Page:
Journey to the South: Seventeen of Thirty

Posted: February 18, 2013 in Fiction
Tags: ,

     In the morning I sent Cuahuatec to nearby market to collect, among other things, some Yevijiri pomegranates that we had dined upon the previous night after supper. We broke our fast alongside the priests, who were leaving for Akhem that morning, as well, and who accepted my offer to let them travel with us to the port-city. I had enjoyed the company of the priests the night before, particularly that of the elder priest, Rajai, and looked forward to continuing conversations with them over the next few nights. We were loading up our carriage when we first heard the commotion: a wailing man and the incoherent shouts of others.

    Feeling a pit open in my stomach, I advised Viro and the children to go back into the inn until we could verify what was going on. The three legionaries, the priests of Tule, and I stood by the carriage, a feeling of tense anticipation thrumming in the air as the noises came closer. Then, farther down the dusty road we saw a small crowd turn a corner, a man at the fore crying unto the heavens. In his arms was cradled a small, limp body – which as the crowd grew closer I saw was covered in fresh blood.

    At the sound of horses, I turned and saw Decurio Atam reining his mount not far from our carriage, the rest of the legionary escort with him. “What is going on?” he asked, his eyes on the approaching crowd.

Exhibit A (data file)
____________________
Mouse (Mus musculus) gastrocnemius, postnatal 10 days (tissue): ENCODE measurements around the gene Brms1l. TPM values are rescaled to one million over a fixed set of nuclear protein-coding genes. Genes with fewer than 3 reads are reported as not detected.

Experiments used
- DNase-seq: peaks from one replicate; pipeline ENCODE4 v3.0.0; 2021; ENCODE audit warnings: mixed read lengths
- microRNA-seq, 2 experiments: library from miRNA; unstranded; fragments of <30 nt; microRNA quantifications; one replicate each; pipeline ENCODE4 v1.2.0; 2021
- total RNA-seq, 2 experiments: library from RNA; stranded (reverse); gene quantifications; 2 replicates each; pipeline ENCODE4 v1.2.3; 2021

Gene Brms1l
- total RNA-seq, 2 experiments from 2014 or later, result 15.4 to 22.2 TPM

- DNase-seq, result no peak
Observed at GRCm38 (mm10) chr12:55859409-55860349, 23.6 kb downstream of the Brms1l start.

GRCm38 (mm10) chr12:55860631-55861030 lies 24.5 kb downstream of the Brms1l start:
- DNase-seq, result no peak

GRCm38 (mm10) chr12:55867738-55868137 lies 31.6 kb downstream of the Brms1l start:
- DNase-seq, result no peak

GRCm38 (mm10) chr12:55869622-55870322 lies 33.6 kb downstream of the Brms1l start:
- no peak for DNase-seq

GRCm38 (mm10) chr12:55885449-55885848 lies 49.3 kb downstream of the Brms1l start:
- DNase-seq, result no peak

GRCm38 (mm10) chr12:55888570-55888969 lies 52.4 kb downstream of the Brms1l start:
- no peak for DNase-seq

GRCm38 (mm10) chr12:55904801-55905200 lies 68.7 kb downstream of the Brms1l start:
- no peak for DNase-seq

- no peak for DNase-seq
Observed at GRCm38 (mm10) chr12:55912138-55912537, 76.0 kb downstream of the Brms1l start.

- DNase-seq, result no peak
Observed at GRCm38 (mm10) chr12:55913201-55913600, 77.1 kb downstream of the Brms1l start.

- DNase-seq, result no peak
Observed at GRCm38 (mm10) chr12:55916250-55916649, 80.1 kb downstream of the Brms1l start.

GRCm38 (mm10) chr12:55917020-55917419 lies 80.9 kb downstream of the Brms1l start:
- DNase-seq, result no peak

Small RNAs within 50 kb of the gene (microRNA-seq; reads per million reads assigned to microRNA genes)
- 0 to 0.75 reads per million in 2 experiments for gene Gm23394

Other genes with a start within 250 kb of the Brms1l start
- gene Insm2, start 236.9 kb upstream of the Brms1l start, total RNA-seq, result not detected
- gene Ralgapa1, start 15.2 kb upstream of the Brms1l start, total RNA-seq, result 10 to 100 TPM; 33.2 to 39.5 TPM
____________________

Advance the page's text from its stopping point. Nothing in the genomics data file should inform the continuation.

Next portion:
“No idea, sir,” replied one of the trio of legionaries that Atam had left with us.

    My eyes were locked on grieving man and the angry crowd at his back, and thus was not aware of Cuahuatec until the slave gently touched my hand. I looked down and saw his goggled eyes looking up at me, his other hand holding up a misshapen bag of pomegranates. “I have returned, sir,” he said, baring his teeth in a large, Gromothim smile.

    I remember opening my mouth to acknowledge his return and to tell him to attend Viro and the children inside the inn, when a wailing “There!” pierced the air. My eyes flashed to the crowd that had slowed not five yards from us, the man with the child pointing an accusatory finger at us.

    “There!” he cried again. “There is the little demon that killed my child!”

    I heard Atam breathe out a curse before he spurred his horse forward to interpose himself between our small group and the advancing crowd.

    “Halt!” the Decurio said in a voice the commanded obedience. “What is the meaning of this?”

    The crowd stopped before Atam’s horse and though I could not see, I heard the wailing man reply. “That…that creature! The hairy demon! It killed my daughter!” he cried.

    “What proof do you have of this?” Atam asked sternly.

    “My own eyes!” the man cried. “I saw the demon stab my little Ki’iri then flee, cackling madly! Evilly!

    Atam looked back at us with a deep frown on his face. “I know this slave,” he said calmly. “That does not sound like something that he would do. But, it is not within my power to render judgment.” He flicked his eyes to me. “Ambassador, if you would accompany us to the fort, we will have Legatus Ovrai weigh the matter.” He turned his gaze back upon the crowd. “You will follow behind us to the fort. There we will look into the justice of this matter.”


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